• BRIEF DESCRIPTION OF THE DRAWINGS
  • In the drawings:
  • FIG. 1 is a block diagram illustrating computer hardware for loading network security system microservices from a memory and executing them by a processor in accordance with the disclosed embodiments;
  • FIG. 2 illustrates an embodiment of a scalable security architecture implementing a three-time scale out using security microservices in accordance with the disclosed embodiments;
  • FIG. 3 illustrates an arbitrary scaling out of a microservice in accordance with the disclosed embodiments;
  • FIG. 4 is a block diagram illustrating a security service configured to monitor traffic sent among an application and one or more servers through a routing network in accordance with the disclosed embodiments;
  • FIG. 5 is a block flow diagram illustrating application data traversing to a server after passing through a hierarchy of security microservices in accordance with the disclosed embodiments;
  • FIG. 6 is a block flow diagram illustrating an embodiment of a flow of application data through a stateless processing fault-tolerant microservice environment in accordance with the disclosed embodiments;
  • FIG. 7 is a block diagram illustrating components of a security policy configuration microservice in accordance with the disclosed embodiments;
  • FIG. 8 is a block diagram illustrating an example server properties database in accordance with the disclosed embodiments;
  • FIG. 9 is a block diagram illustrating an example of a security policy database in accordance with the disclosed embodiments;
  • FIG. 10A is a flow diagram illustrating an example process for profiling a population of servers of a computing environment in accordance with the disclosed embodiments;
  • FIG. 10B is a flow diagram illustrating an example process for deploying a selected security profile to newly created servers in accordance with the disclosed embodiments; and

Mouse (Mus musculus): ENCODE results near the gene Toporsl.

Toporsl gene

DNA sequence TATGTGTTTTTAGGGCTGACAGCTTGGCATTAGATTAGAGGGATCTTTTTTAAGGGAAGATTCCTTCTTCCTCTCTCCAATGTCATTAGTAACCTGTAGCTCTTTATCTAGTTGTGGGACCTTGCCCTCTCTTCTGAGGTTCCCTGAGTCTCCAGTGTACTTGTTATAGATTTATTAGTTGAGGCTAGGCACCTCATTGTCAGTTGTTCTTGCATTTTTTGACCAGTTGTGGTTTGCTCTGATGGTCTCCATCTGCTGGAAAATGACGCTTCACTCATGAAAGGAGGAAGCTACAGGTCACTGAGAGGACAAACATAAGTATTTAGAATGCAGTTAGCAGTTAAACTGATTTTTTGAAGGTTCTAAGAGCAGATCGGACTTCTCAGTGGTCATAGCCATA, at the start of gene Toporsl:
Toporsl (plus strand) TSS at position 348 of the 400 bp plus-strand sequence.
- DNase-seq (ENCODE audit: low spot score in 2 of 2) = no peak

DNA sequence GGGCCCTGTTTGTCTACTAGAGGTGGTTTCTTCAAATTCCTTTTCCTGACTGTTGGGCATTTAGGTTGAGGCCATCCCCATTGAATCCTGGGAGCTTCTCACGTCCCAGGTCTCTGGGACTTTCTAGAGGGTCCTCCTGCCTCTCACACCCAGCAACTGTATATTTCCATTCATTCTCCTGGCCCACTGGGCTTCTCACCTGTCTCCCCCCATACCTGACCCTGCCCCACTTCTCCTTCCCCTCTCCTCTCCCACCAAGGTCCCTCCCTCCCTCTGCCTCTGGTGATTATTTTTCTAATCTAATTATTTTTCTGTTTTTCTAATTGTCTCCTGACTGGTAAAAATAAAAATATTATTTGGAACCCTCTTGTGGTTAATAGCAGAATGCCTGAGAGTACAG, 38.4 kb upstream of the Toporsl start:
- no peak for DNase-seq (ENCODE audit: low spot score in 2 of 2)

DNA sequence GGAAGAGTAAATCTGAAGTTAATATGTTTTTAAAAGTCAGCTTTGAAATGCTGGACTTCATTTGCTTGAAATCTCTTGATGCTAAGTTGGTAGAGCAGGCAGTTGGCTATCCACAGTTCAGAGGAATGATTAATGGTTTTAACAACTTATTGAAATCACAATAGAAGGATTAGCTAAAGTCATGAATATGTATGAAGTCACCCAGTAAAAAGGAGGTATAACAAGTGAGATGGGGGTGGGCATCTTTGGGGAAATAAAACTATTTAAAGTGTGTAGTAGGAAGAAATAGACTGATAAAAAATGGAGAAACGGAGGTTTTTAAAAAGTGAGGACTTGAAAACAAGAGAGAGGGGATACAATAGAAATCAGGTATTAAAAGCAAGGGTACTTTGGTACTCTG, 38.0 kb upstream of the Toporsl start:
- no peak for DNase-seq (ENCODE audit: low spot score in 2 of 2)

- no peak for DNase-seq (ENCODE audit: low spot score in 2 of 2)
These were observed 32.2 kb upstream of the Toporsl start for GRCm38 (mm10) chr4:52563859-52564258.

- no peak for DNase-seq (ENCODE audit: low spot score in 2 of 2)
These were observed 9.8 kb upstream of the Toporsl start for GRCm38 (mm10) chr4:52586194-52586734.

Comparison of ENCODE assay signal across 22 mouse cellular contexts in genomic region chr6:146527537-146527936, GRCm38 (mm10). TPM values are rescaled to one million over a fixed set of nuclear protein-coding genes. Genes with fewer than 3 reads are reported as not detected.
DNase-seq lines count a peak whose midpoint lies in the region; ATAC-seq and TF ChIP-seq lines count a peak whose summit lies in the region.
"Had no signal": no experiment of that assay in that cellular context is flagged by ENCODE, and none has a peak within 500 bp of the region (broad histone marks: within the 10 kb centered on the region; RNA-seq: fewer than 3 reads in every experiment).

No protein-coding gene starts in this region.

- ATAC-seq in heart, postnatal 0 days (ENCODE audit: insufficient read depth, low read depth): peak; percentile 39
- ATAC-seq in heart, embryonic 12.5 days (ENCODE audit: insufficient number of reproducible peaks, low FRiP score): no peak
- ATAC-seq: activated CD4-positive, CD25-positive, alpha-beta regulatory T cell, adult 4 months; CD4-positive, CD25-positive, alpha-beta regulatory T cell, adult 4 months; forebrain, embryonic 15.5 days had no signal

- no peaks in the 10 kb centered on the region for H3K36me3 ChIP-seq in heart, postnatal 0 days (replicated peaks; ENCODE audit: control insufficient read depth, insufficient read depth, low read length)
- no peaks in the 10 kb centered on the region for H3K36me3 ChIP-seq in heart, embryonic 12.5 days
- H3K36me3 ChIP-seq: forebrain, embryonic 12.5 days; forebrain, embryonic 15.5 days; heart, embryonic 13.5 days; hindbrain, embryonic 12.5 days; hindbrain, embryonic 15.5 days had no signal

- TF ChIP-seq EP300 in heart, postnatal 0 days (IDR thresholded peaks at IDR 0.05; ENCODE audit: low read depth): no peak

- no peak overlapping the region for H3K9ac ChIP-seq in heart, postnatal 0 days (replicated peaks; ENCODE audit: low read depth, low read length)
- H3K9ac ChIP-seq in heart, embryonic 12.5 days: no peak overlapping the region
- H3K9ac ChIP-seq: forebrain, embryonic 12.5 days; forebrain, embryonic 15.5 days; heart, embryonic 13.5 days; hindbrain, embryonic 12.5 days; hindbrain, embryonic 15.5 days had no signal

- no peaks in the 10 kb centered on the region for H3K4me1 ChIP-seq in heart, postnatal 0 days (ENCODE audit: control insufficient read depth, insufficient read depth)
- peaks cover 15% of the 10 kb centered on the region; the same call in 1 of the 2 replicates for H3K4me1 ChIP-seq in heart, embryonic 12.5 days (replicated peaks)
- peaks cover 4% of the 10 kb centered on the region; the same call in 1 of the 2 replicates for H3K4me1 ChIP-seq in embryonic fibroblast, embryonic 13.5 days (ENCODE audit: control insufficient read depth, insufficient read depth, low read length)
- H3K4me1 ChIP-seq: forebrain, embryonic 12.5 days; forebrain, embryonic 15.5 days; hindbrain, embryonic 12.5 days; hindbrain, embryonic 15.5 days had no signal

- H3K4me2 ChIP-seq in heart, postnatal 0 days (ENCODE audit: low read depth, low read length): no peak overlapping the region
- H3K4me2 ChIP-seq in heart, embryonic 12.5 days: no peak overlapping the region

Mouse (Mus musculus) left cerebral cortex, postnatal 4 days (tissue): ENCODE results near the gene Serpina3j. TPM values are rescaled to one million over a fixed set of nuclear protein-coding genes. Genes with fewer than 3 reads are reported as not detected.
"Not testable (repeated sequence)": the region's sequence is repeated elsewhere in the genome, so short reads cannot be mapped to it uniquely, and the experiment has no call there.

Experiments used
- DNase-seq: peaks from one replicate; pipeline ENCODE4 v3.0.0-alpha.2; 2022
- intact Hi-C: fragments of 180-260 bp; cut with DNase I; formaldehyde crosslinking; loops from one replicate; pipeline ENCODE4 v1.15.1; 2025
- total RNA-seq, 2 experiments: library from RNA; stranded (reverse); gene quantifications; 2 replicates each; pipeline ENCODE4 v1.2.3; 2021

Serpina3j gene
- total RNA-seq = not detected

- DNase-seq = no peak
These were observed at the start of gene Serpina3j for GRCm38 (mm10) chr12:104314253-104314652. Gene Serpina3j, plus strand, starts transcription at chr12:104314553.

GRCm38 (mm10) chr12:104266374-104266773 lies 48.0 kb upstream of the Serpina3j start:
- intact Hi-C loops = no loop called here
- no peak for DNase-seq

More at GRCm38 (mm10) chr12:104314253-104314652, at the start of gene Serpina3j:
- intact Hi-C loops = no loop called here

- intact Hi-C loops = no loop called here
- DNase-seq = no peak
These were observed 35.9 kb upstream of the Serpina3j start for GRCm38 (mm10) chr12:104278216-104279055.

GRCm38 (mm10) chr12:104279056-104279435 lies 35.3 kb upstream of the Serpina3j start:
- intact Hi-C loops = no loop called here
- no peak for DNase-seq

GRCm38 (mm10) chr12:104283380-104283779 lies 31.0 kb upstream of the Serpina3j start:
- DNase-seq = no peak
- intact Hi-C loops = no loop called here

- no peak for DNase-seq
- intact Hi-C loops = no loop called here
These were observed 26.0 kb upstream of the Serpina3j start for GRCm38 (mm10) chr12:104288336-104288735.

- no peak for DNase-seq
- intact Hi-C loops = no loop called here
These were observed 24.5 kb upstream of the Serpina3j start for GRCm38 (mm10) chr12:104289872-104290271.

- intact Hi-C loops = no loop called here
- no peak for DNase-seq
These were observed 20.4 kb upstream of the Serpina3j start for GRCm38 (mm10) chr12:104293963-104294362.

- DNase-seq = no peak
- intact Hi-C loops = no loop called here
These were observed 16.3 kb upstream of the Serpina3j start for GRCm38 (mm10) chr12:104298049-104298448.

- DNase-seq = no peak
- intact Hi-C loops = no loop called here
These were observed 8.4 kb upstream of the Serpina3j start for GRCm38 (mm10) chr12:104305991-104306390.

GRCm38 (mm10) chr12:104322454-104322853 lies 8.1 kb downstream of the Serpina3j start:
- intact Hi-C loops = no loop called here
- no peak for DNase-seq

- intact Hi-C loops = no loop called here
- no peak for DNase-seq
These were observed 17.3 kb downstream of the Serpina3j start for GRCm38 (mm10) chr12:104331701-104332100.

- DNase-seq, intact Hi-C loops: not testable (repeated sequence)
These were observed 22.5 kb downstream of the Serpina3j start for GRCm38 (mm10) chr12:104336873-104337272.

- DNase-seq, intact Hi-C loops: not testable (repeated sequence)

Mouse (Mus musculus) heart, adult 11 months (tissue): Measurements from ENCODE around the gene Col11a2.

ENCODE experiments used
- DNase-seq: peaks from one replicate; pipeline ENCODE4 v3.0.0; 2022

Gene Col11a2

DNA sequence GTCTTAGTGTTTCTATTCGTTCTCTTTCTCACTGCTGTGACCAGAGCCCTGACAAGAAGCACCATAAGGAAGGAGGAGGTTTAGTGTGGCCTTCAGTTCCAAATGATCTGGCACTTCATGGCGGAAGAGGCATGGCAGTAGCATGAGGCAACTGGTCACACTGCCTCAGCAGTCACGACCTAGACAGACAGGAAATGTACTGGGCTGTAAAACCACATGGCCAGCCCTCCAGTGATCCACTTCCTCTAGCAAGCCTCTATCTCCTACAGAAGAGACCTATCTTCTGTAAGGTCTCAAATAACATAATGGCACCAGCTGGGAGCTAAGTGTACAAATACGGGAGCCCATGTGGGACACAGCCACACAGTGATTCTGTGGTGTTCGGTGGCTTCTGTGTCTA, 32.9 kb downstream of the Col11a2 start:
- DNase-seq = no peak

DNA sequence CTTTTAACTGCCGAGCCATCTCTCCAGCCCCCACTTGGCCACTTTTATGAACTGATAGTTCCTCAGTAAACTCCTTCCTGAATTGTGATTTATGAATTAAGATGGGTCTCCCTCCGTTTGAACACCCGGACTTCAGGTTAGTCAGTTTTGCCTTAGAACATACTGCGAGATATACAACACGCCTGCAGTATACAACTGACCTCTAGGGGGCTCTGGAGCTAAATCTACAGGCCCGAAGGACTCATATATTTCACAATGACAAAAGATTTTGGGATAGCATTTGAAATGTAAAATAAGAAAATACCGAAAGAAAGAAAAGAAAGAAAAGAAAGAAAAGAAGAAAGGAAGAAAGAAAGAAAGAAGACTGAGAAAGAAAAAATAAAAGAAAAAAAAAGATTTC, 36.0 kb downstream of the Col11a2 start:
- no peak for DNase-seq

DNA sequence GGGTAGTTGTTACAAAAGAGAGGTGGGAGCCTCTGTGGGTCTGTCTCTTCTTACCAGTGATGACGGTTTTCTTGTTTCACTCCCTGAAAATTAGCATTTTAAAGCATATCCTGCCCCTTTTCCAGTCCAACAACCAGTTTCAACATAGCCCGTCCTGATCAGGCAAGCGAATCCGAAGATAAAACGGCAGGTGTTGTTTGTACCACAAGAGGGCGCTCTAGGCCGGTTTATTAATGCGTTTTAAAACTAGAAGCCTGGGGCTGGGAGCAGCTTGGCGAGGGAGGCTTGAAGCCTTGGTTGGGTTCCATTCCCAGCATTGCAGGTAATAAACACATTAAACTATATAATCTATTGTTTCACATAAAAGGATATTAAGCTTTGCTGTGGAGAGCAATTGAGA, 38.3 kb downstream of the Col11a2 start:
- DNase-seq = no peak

• FIG. 11 illustrates a computer system upon which an embodiment may be implemented.
  • DETAILED DESCRIPTION
  • In the following description, for the purposes of explanation, numerous specific details are set forth in order to provide a thorough understanding of embodiments of the present invention. It will be apparent, however, that embodiments of the present invention may be practiced without these specific details. In other instances, well-known structures and devices are shown in block diagram form in order to avoid unnecessarily obscuring embodiments of the present invention.
  • References in the specification to “one embodiment,” “an embodiment,” “an example embodiment,” etc., indicate that the embodiment described may include a particular feature, structure, or characteristic, but every embodiment need not necessarily include the particular feature, structure, or characteristic. Moreover, such phrases are not necessarily referring to the same embodiment. Further, when a particular feature, structure, or characteristic is described in connection with an embodiment, it is submitted that it is within the knowledge of one skilled in the art to affect such feature, structure, or characteristic in connection with other embodiments whether or not explicitly described.
  • Embodiments are described herein according to the following outline:
      • 1.0. General Overview
      • 2.0. Operating Environment
        • 2.1. System Overview
        • 2.2. Security Policy Configuration Microservices
      • 3.0. Functional Overview
        • 3.1. Security Policy Profiles Overview
        • 3.2. Dynamically Selecting and Deploying Security Policy Profiles
      • 4.0. Example Embodiments
      • 5.0. Implementation Mechanism—Hardware Overview
      • 6.0. Extensions and Alternatives
    1.0. GENERAL OVERVIEW
  • Modern data centers and other computing environments can include anywhere from a few computer systems to thousands of systems configured to process data, service requests from remote clients and other applications, and perform numerous other computational tasks. The large number of interworking systems, applications, etc., make such computing environments susceptible to a wide variety of network security issues. A number of network security tools are available to protect such systems and the computer networks interconnecting these systems, and many of these tools comprise a monolithic set of network security functions. For example, a typical network security tool might comprise a hardware unit including firewall services, routing services, virtual private network (VPN) services, and so forth.